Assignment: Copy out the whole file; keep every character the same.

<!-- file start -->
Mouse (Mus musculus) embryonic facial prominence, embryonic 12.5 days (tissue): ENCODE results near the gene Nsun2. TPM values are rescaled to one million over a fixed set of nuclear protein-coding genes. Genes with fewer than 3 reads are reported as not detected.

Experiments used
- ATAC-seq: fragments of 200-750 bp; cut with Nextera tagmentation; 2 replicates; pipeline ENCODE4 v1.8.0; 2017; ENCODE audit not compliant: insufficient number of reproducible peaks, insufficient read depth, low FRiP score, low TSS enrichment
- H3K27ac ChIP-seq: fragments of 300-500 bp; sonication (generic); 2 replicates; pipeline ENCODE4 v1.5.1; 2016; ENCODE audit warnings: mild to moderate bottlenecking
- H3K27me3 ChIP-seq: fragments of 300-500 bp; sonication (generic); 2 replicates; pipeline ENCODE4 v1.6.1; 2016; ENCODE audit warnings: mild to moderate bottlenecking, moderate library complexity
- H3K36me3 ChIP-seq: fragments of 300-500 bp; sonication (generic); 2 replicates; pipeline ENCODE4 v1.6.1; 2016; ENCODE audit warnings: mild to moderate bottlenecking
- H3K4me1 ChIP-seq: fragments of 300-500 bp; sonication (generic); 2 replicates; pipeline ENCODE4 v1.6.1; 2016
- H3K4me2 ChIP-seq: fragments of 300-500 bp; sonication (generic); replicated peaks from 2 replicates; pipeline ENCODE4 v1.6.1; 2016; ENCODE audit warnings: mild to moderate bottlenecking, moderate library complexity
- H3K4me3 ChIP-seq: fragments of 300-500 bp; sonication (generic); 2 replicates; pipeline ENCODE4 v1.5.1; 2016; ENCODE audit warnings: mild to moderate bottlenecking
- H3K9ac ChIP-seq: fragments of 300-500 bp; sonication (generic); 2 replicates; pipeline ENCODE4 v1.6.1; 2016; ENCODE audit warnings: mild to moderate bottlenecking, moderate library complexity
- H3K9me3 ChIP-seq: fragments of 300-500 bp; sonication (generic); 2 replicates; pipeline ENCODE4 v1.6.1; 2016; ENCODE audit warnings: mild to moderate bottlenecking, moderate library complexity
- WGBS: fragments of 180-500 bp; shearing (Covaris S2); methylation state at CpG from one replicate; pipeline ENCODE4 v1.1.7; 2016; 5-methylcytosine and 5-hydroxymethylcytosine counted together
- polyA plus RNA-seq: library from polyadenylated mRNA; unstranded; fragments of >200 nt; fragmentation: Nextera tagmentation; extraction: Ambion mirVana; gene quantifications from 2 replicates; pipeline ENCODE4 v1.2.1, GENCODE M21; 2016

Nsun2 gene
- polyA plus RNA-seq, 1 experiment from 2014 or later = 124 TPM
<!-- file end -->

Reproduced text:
Mouse (Mus musculus) embryonic facial prominence, embryonic 12.5 days (tissue): ENCODE results near the gene Nsun2. TPM values are rescaled to one million over a fixed set of nuclear protein-coding genes. Genes with fewer than 3 reads are reported as not detected.

Experiments used
- ATAC-seq: fragments of 200-750 bp; cut with Nextera tagmentation; 2 replicates; pipeline ENCODE4 v1.8.0; 2017; ENCODE audit not compliant: insufficient number of reproducible peaks, insufficient read depth, low FRiP score, low TSS enrichment
- H3K27ac ChIP-seq: fragments of 300-500 bp; sonication (generic); 2 replicates; pipeline ENCODE4 v1.5.1; 2016; ENCODE audit warnings: mild to moderate bottlenecking
- H3K27me3 ChIP-seq: fragments of 300-500 bp; sonication (generic); 2 replicates; pipeline ENCODE4 v1.6.1; 2016; ENCODE audit warnings: mild to moderate bottlenecking, moderate library complexity
- H3K36me3 ChIP-seq: fragments of 300-500 bp; sonication (generic); 2 replicates; pipeline ENCODE4 v1.6.1; 2016; ENCODE audit warnings: mild to moderate bottlenecking
- H3K4me1 ChIP-seq: fragments of 300-500 bp; sonication (generic); 2 replicates; pipeline ENCODE4 v1.6.1; 2016
- H3K4me2 ChIP-seq: fragments of 300-500 bp; sonication (generic); replicated peaks from 2 replicates; pipeline ENCODE4 v1.6.1; 2016; ENCODE audit warnings: mild to moderate bottlenecking, moderate library complexity
- H3K4me3 ChIP-seq: fragments of 300-500 bp; sonication (generic); 2 replicates; pipeline ENCODE4 v1.5.1; 2016; ENCODE audit warnings: mild to moderate bottlenecking
- H3K9ac ChIP-seq: fragments of 300-500 bp; sonication (generic); 2 replicates; pipeline ENCODE4 v1.6.1; 2016; ENCODE audit warnings: mild to moderate bottlenecking, moderate library complexity
- H3K9me3 ChIP-seq: fragments of 300-500 bp; sonication (generic); 2 replicates; pipeline ENCODE4 v1.6.1; 2016; ENCODE audit warnings: mild to moderate bottlenecking, moderate library complexity
- WGBS: fragments of 180-500 bp; shearing (Covaris S2); methylation state at CpG from one replicate; pipeline ENCODE4 v1.1.7; 2016; 5-methylcytosine and 5-hydroxymethylcytosine counted together
- polyA plus RNA-seq: library from polyadenylated mRNA; unstranded; fragments of >200 nt; fragmentation: Nextera tagmentation; extraction: Ambion mirVana; gene quantifications from 2 replicates; pipeline ENCODE4 v1.2.1, GENCODE M21; 2016

Nsun2 gene
- polyA plus RNA-seq, 1 experiment from 2014 or later = 124 TPM